Mississippi News

Brief filed in Florida Planned Parenthood case

Mississippi Attorney General Lynn Fitch led a coalition of 19 Attorneys General in filing an amicus brief in the Supreme Court of Florida in the case of Planned Parenthood of Southwest and Central Florida v. State of Florida.

“In the Dobbs case, the U.S. Supreme Court made it clear that the issue of abortion is a matter to be decided by the people and their legislators, not the courts,” said Lynn Fitch. “We urge the court to respect the will of the people and reject any attempt to undermine the democratic process.”

Planned Parenthood brought the underlying case, seeking injunctive relief against House Bill 5, which prohibits abortions after 15 weeks’ gestation, with exceptions for life, health, and fetal abnormality. They base their case on the Florida Constitution’s Privacy Clause.

Following the Dobbs decision, some states have adopted tighter restrictions while others maintained or embraced more permissive abortion laws. The brief notes, however, “In some states, the decision to adopt a permissive abortion regime has been made not by the people or legislators, but by courts.”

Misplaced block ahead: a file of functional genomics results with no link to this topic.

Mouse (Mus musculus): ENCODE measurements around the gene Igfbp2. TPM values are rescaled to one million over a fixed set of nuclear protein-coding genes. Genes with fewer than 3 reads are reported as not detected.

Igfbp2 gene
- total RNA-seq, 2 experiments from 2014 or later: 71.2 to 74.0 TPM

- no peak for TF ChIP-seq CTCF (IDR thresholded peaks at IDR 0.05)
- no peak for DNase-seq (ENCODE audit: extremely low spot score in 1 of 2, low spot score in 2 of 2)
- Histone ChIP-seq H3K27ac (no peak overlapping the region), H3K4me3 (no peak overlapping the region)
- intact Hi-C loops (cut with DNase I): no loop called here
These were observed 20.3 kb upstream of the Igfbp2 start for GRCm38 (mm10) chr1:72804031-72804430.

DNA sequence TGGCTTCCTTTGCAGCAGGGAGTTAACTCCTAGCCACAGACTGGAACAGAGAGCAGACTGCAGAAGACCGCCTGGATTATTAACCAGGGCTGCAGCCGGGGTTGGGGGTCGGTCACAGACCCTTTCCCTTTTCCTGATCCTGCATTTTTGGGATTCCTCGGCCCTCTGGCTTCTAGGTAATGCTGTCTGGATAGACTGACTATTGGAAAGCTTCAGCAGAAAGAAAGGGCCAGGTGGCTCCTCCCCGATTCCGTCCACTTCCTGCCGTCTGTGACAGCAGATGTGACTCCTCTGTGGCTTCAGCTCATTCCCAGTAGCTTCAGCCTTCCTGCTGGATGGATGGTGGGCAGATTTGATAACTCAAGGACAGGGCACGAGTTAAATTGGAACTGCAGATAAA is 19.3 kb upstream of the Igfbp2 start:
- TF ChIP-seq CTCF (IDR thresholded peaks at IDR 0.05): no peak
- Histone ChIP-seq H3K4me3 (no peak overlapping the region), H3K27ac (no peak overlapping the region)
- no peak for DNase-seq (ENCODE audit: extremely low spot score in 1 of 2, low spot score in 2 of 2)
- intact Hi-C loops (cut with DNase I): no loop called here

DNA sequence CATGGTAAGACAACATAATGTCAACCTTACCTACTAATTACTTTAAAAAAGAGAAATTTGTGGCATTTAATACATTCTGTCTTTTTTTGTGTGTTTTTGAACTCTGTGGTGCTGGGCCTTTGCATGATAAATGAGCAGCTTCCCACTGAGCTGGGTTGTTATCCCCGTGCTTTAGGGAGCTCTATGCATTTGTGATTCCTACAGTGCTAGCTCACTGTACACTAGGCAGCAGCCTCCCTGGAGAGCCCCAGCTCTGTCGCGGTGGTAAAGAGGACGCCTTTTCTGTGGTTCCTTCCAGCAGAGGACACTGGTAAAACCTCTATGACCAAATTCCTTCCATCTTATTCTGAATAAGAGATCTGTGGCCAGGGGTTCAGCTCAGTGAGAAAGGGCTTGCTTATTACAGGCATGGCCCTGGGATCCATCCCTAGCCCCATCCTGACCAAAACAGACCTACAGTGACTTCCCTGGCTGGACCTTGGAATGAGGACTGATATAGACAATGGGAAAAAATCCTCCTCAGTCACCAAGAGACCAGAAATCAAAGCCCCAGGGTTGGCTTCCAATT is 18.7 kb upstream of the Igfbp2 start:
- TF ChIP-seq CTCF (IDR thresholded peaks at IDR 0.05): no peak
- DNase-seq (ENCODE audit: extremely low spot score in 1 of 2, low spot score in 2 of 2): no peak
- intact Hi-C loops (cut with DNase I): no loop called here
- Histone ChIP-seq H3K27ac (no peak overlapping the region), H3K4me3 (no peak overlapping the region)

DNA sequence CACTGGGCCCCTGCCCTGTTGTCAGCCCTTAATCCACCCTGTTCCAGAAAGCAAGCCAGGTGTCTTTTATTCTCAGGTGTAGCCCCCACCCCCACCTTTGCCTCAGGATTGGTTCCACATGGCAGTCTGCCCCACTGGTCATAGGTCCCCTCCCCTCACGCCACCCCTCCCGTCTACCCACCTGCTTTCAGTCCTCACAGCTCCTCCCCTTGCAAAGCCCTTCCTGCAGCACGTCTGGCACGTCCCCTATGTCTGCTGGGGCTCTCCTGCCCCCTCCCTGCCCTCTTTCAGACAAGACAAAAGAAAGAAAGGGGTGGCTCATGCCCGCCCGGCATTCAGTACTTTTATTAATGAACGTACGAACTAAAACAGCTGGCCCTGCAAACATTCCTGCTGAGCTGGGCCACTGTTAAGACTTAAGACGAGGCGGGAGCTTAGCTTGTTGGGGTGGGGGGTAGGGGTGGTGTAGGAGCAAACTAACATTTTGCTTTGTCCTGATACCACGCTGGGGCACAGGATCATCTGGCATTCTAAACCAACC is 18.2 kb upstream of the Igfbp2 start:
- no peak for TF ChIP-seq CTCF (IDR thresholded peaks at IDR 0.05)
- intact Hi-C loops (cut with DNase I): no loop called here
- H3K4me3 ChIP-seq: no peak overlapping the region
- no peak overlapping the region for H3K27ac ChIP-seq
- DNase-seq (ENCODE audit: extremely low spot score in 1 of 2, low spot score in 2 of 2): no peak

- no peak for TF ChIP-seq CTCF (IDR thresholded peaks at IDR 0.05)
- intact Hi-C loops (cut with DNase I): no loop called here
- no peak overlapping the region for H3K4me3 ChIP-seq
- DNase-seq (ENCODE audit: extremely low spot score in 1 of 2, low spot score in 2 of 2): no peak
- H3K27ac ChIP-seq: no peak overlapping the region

The Attorneys General argued, “This raises serious problems. It imposes on the people a regime that they never embraced, puts courts at the center of a political and moral issue that they can never resolve, and undermines our democratic tradition. It replicates at the state level the problems that Dobbs recently dispensed with at the federal level.”

The brief continues, “Unless and until the people take the matter away from the legislature through a constitutional amendment that addresses abortion, this Court should let the legislature’s decisions stand.” The Attorneys General urged the court to “make clear that the hard issue of abortion is for the people” and reject the injunctive relief against HB 5.

Joining Fitch were the Attorneys General from Alabama, Arkansas, Georgia, Idaho, Indiana, Iowa, Kentucky, Louisiana, Missouri, Montana, Nebraska, North Dakota, Ohio, South Carolina, South Dakota, Texas, Utah, and West Virginia.

Read the brief here.

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